Clothing designers are artistic people who create functional garments. Art, film, fashion magazines, or history may inspire their designs. They often sketch their designs and sew a sample garment, called a toile or muslin, before creating the sewing pattern.
Simple elements, grouped in varying combinations, can create various styles. For example, adding shawl collars or bell sleeves to blouses adds interest and dimension.
With an A-Z encyclopedia approach to fashion, this atlas provides a guide to the forms of clothing, from coats to skirts and dresses. It also explores the key details, materials, and colors of different styles. Its comprehensive approach will be of use to designers, stylists and fashionistas alike.
The book accompanies the first fashion exhibition to be mounted at MoMA since 1944 and explores contemporary perspectives on the design of clothing. Written by Paola Antonelli, senior curator and director of R&D for the Department of Architecture and Design, and Michelle Millar Fisher, curatorial assistant, the 111 entries investigate the complexity of relationships between clothes and functionality, culture, aesthetics, labor, politics, identity and economy, tracing how style is constantly changing—from the multifaceted sartorial journey of the bucket hat to the ubiquity of the white t-shirt and the continuing relevance of the little black dress.
The book offers a fresh take on modernist design and locates new centers of gravity for the study of fashion, asserting that it can play an active role in the broad pantheon of visual design. Illustrated with a lively mix of archival, fashion and editorial photography, illustrations and documentary images.
A pret-a-porter designer is a clothing designer who produces designs that are not made to order, but which are aimed at a broad audience. The designs are ready-to-wear and will often be adapted to specific tastes, but not to the point of being considered custom clothing. Pret-a-porter designers have the advantage of being able to offer more affordable, higher quality fashion designs than those of a custom designer.
Pret-a-Porter is a game of worker placement and resource management, in which players manage the operations of a fashion company trying to make it in a crowded marketplace. The game takes place over twelve rounds, representing months of the year divided into four quarters. Each quarter consists of two working rounds, followed by an exhibition round during which players display their collections of designs to potential buyers and judges. Each design requires a number of resources to be produced, and each one can earn a player either cash or long term victory points depending on how well it scores at the fashion show.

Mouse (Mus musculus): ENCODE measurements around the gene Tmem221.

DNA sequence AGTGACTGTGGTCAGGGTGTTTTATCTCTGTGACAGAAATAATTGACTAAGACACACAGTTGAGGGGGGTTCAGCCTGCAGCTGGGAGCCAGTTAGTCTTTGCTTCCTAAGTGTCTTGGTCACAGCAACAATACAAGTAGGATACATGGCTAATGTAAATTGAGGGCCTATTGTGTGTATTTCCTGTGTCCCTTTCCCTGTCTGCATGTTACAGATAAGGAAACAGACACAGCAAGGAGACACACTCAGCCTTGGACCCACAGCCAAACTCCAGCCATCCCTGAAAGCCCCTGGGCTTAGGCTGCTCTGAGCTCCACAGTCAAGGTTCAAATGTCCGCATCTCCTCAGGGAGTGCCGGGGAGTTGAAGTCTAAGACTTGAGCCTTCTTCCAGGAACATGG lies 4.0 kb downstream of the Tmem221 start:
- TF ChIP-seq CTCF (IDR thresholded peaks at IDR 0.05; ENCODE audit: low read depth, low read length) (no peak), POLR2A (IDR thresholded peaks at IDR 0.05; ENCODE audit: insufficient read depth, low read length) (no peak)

In the working rounds players will need to sign short-term contracts, expand their buildings, hire workers, and buy new designs from the market. They will also need to pay the upkeep cost, which is represented by a stack of wood cubes. Players will also need to juggle these competing demands, with their attention being focused on making enough money to keep the business running smoothly. This can be difficult as it is always possible for an underfunded player to lose their entire outfit, with each new design costing more and more upkeep.
During the exhibition rounds players will need to select their designs carefully. There are four areas of scoring at a fashion show, and the design that best fits each criteria will win the most awards. The winning design will then be available to buyers and judges who will hopefully be impressed by the look of it. However, it is important to remember that even a very stylish design may not sell well in the market.
A third edition of this popular fashion themed game was recently released by Portal Games. Designed by Ignacy Trzewiczek, the game takes players into the world of haute couture for an intense experience that can be played in 90 minutes. With stunning new components and beautiful artwork by Kwanchai Moriya (Dinosaur Island, Catacombs and Flipships), this updated version is set to continue drawing in the crowds, almost a decade after its original release.